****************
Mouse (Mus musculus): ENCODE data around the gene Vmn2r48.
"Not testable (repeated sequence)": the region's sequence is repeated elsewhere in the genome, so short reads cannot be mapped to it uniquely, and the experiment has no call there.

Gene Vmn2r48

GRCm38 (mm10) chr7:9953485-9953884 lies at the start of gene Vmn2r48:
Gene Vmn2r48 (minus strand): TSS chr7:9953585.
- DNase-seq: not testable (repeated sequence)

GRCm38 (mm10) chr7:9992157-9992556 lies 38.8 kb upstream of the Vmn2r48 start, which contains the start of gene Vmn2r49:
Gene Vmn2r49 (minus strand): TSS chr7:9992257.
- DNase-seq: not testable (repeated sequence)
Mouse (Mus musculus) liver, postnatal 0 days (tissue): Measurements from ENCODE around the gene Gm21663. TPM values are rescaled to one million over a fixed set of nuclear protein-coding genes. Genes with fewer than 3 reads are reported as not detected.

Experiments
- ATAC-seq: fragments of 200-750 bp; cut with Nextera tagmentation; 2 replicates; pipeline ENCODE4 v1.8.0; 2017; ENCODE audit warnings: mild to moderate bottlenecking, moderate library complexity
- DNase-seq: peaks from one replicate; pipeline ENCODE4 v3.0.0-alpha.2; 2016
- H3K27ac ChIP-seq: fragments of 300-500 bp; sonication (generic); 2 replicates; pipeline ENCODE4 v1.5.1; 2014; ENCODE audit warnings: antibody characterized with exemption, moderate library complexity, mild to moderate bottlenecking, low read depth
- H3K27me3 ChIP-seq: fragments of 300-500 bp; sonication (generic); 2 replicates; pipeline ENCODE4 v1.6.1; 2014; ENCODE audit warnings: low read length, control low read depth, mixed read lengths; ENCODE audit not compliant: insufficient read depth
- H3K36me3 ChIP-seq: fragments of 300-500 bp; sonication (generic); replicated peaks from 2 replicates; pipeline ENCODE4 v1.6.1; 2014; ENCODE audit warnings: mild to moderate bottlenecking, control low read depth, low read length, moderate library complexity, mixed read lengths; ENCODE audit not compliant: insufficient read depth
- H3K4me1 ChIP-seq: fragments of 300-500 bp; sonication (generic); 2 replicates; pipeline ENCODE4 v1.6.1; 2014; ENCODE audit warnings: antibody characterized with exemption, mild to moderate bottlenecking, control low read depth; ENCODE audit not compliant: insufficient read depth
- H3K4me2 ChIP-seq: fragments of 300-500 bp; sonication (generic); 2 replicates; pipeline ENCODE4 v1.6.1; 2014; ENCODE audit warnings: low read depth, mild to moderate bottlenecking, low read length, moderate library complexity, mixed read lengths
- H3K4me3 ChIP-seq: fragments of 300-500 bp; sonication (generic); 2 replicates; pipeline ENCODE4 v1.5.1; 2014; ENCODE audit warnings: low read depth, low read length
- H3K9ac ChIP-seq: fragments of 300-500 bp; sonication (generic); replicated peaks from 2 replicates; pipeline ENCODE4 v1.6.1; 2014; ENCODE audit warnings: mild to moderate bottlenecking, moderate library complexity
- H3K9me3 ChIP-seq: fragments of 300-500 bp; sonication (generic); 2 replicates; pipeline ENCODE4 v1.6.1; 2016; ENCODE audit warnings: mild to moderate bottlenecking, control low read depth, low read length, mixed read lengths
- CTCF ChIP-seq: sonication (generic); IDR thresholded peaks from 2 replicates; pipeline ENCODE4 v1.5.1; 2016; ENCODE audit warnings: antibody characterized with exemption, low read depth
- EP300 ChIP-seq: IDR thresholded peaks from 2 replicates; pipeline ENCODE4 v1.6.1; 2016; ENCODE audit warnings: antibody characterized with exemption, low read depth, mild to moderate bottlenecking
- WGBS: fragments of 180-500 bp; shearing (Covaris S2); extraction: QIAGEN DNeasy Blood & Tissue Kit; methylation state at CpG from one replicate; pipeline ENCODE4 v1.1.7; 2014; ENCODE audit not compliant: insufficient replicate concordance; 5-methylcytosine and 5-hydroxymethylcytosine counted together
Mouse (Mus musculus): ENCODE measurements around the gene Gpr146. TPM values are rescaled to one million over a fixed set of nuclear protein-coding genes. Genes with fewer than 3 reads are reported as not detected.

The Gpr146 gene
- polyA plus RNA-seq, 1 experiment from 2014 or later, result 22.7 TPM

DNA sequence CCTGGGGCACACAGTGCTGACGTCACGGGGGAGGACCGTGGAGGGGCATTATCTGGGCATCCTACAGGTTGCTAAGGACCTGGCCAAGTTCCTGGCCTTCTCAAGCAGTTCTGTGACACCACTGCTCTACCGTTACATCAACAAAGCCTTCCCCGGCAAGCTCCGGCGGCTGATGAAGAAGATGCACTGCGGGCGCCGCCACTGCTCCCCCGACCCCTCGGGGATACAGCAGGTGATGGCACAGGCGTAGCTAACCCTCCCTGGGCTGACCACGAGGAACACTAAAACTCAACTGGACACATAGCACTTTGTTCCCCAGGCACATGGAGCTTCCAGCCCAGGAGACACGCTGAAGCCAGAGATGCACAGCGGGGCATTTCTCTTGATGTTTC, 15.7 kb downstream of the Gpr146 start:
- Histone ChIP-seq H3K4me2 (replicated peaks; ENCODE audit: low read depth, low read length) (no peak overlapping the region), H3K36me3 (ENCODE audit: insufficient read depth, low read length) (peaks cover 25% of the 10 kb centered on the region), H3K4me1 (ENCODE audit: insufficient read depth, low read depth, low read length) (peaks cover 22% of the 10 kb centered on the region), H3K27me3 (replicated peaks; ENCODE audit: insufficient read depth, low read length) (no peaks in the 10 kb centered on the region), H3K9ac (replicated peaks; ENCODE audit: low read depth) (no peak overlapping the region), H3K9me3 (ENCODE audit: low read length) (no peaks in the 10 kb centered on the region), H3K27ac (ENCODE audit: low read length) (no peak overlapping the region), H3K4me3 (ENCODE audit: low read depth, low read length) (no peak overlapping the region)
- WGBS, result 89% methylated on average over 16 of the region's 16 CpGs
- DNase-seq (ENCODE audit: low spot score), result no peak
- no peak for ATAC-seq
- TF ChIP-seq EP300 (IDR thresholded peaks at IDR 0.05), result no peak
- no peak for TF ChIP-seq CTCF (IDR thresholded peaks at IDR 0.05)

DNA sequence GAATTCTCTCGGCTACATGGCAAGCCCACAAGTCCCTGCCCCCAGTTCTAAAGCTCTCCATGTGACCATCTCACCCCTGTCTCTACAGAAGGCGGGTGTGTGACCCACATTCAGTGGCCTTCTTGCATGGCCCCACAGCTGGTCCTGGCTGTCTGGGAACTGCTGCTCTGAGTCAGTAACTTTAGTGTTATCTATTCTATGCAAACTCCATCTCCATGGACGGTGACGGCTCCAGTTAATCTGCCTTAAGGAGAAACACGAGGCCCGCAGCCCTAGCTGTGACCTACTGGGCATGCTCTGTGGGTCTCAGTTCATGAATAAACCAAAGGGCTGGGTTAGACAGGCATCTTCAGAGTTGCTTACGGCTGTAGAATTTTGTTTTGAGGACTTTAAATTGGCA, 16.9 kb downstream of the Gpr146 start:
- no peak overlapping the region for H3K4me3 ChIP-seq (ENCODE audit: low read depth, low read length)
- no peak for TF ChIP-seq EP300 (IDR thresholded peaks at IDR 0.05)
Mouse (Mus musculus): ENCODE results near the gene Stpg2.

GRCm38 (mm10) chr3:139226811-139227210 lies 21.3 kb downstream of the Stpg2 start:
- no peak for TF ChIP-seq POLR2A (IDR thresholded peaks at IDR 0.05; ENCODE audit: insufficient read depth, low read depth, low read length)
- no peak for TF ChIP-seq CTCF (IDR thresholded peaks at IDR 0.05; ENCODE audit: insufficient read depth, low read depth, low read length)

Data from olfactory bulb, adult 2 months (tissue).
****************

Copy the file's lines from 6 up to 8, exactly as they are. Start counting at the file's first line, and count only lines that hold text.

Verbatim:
- DNase-seq: not testable (repeated sequence)

GRCm38 (mm10) chr7:9992157-9992556 lies 38.8 kb upstream of the Vmn2r48 start, which contains the start of gene Vmn2r49:
Gene Vmn2r49 (minus strand): TSS chr7:9992257.